WALLACE v. STATEAnnotate this Case
WALLACE v. STATE
1977 OK CR 154
562 P.2d 1175
Case Number: O-77-103
Oklahoma Court of Criminal Appeals
An appeal from the District Court, Comanche County; J. Winston Raburn, Judge.
Raymond A. Wallace plead guilty to the crime of Burglary, Second Degree. Punishment was assessed at five (5) years' imprisonment, with all but the first year suspended. From an order revoking his suspended sentence, he appeals. AFFIRMED.
Michael R. Chaffin, Lawton, for appellant.
Larry Derryberry, Atty. Gen., Robert L. McDonald, Asst. Atty. Gen., James W. McCann, Legal Intern, for appellee.
BUSSEY, Presiding Judge:
[562 P.2d 1176]
¶1 Appellant, Raymond A. Wallace, hereinafter referred to as defendant, on the 11th of February, 1976 plead guilty to the charge of Burglary, Second Degree, in the District Court, Comanche County, Case No. CRF-75-941. Punishment was assessed at five (5) years' imprisonment, with all but the first year suspended.
¶2 On August 31, 1976, a combined preliminary hearing and revocation of suspended sentence hearing was held, by agreement of the parties, defendant being charged with the crime of Robbery By Force and Fear. As a result of this hearing, the defendant was bound over for trial on the charge, and additionally the suspended sentence in Case No. CRF-75-941 was revoked. On November 8, 1976, a hearing on the defendant's petition to re-hear his revocation was had. The court denied the defendant's petition. On November 22nd, the defendant was acquitted of the charge of Robbery By Force and Fear by a jury. From the order revoking his suspended sentence in Case No. CRF-75-941, defendant has perfected a timely appeal to this Court.
¶3 The State's first witness at the combined preliminary and revocation hearing on August 31, 1976, was Rick R. Schooler, a Marine, stationed at Fort Sill. He stated that on July 24, 1976, shortly after midnight, he and a companion were robbed by defendant in a field behind some stores in Lawton, Oklahoma. The defendant threatened the victims as if he had a gun, and ordered them to lie down. The defendant then removed the witness's wallet taking money therefrom. Other monies were taken from the witness's front pocket. The other victim had no money, so the defendant kicked him. The defendant then ran away, after throwing the witness's wallet on the ground. The victims chased and caught the defendant, but defendant escaped after a struggle in which his jacket and his own wallet and the money which he had stolen were left behind. The witnesses retrieved the defendant's wallet immediately after he escaped. The police were called from a nearby home. The following morning witness also retrieved defendant's jacket and his own money and wallet. The witness turned the defendant's wallet over to a police officer, who corroborated witness's testimony on this point.
¶4 The defendant took the stand on his own behalf. His testimony was that he did not rob Schooler, but that Schooler robbed him. The defendant stated that he was approached by individuals who asked him if he would sell Schooler and his companion barbiturates. The defendant stated he engaged in a conversation with Schooler and his companion as to price. Schooler and his companion first purchased four "reds", after which defendant left their company. They followed the defendant and inquired about purchasing 100 pills which defendant had indicated that he had for sale. An agreement was reached and money and pills changed hands. The defendant then stated that Schooler and his companion attacked [562 P.2d 1177] him, took back their money, took the defendant's wallet and the money therein, and struck the defendant several blows. The defendant ran away. Later that evening he went to a hospital, records showing this were then introduced into evidence.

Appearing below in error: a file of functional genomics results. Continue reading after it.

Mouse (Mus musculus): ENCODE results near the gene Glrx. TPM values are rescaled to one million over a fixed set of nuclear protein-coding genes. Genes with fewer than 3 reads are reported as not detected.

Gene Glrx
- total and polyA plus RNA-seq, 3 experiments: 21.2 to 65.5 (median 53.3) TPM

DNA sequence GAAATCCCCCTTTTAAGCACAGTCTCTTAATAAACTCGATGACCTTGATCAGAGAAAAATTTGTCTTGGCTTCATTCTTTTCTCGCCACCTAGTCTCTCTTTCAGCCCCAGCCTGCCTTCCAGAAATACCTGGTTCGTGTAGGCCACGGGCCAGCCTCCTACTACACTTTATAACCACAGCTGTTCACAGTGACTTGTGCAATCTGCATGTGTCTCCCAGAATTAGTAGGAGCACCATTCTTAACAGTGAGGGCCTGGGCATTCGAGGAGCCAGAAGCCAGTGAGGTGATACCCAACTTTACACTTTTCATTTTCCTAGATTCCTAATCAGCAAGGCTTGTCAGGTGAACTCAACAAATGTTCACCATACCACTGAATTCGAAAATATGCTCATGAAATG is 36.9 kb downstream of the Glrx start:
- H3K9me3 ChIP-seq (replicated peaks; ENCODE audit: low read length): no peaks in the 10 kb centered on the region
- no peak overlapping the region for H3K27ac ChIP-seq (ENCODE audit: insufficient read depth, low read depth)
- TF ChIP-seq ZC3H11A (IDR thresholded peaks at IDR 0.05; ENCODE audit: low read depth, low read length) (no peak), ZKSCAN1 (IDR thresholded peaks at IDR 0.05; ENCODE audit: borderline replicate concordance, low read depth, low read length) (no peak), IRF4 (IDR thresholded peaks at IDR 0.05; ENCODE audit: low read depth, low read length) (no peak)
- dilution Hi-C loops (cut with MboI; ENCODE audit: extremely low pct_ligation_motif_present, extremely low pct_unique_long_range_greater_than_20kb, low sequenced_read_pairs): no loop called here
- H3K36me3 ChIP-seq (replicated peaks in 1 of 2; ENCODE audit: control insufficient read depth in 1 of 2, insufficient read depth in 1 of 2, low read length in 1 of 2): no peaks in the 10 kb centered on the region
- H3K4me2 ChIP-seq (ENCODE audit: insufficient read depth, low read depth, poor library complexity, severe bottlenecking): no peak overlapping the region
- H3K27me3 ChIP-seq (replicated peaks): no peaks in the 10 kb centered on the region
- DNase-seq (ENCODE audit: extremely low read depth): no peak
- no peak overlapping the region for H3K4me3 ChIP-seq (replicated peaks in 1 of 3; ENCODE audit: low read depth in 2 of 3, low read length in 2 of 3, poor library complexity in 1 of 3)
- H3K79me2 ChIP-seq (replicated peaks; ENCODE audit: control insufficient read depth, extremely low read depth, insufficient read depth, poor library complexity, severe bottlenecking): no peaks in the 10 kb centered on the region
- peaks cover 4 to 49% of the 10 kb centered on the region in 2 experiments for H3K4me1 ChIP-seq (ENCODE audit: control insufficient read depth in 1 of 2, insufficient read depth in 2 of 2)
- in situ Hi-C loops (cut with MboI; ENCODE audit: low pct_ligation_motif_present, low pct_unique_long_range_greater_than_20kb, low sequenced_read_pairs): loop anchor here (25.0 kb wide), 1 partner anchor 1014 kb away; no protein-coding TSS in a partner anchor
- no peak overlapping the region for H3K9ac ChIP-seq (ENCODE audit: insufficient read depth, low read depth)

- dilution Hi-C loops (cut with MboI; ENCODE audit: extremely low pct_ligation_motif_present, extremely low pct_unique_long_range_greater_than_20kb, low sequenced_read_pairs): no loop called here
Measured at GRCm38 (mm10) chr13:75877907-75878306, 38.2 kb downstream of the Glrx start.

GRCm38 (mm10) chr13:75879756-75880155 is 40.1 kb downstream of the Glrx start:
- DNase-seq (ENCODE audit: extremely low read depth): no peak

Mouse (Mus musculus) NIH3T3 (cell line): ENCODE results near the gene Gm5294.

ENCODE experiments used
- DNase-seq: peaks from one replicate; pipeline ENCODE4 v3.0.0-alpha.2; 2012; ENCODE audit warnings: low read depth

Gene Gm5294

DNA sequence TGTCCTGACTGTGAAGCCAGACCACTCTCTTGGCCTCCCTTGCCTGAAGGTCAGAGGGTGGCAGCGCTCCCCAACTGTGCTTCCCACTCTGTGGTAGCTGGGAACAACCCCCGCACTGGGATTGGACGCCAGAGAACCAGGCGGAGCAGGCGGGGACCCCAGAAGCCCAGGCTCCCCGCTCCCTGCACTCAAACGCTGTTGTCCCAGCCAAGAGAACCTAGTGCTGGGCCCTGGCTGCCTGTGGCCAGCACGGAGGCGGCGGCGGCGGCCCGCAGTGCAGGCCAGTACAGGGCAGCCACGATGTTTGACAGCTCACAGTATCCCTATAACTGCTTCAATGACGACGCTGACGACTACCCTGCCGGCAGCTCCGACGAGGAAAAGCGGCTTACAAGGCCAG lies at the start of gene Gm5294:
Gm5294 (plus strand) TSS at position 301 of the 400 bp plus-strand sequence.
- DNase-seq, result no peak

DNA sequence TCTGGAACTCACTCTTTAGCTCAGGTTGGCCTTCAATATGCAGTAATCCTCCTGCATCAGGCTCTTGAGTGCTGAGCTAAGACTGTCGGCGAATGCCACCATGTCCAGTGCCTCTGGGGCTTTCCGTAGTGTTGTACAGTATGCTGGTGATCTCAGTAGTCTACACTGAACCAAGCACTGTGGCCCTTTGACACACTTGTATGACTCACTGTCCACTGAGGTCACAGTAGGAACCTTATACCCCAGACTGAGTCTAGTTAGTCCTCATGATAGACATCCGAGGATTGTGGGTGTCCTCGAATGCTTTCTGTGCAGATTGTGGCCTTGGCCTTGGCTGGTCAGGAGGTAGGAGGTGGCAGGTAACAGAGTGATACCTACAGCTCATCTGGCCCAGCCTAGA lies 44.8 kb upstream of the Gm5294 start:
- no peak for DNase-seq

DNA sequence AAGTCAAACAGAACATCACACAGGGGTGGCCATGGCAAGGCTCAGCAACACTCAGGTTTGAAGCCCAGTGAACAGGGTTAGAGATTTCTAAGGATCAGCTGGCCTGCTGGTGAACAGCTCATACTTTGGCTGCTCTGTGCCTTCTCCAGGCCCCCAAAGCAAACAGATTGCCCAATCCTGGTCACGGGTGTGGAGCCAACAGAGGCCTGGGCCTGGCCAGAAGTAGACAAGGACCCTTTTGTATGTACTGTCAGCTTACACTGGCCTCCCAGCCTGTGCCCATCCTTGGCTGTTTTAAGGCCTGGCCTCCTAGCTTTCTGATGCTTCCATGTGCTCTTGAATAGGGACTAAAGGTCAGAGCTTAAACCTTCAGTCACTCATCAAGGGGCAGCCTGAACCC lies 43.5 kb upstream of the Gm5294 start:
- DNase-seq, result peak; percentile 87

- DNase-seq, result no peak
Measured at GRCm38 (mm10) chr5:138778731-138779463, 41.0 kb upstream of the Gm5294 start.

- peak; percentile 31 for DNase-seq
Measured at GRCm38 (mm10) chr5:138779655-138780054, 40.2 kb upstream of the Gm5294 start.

¶5 Rick Schooler was re-called by the State, and denied buying pills from the defendant or robbing him.
¶6 In his first and second assignments of error defendant asserts various errors in the admission of evidence, of testimony, and the casting of evidentiary harpoons by the prosecutor and the witnesses. We need only note that no objections were made by the defendant to any of his assigned errors. Such failure constituted a waiver, as errors cannot be raised for the first time on appeal. Williams v. State, Okl.Cr., 542 P.2d 554 (1975).
¶7 In his third assignment of error the defendant asserts that the revocation of the remaining four (4) years of his sentence in Case No. CRF-75-941 was excessive, especially in view of his subsequent acquittal on the robbery charge. This contention is without merit. The decision to revoke the suspended sentence in whole or only in part lies within the discretion of the trial court whose decision we will not disturb absent an abuse thereof. Kincannon v. State, Okl.Cr., 541 P.2d 1339 (1975). In Phipps v. State, Okl.Cr., 529 P.2d 998 (1974), we noted that the standard of proof in a revocation hearing, a "preponderance of the evidence," is less than "beyond a reasonable doubt," the standard required in a criminal trial.
¶8 In the present case we note that though the evidence presented at the hearing was highly conflicting, there was sufficient evidence to support the court's finding that defendant was guilty of a violation of the terms and conditions of his suspended sentence. Additionally, by the defendant's own testimony he admitted selling barbiturates; this standing alone would have supported the trial court's revocation of the suspended sentence. We are of the opinion and therefore hold that the court did not abuse its discretion in revoking and remanding four (4) years of the defendant's sentence.
¶9 For the foregoing reasons, the revocation of defendant's sentence in Case No. CRF-75-941 is AFFIRMED.
BLISS and BRETT, JJ., concur.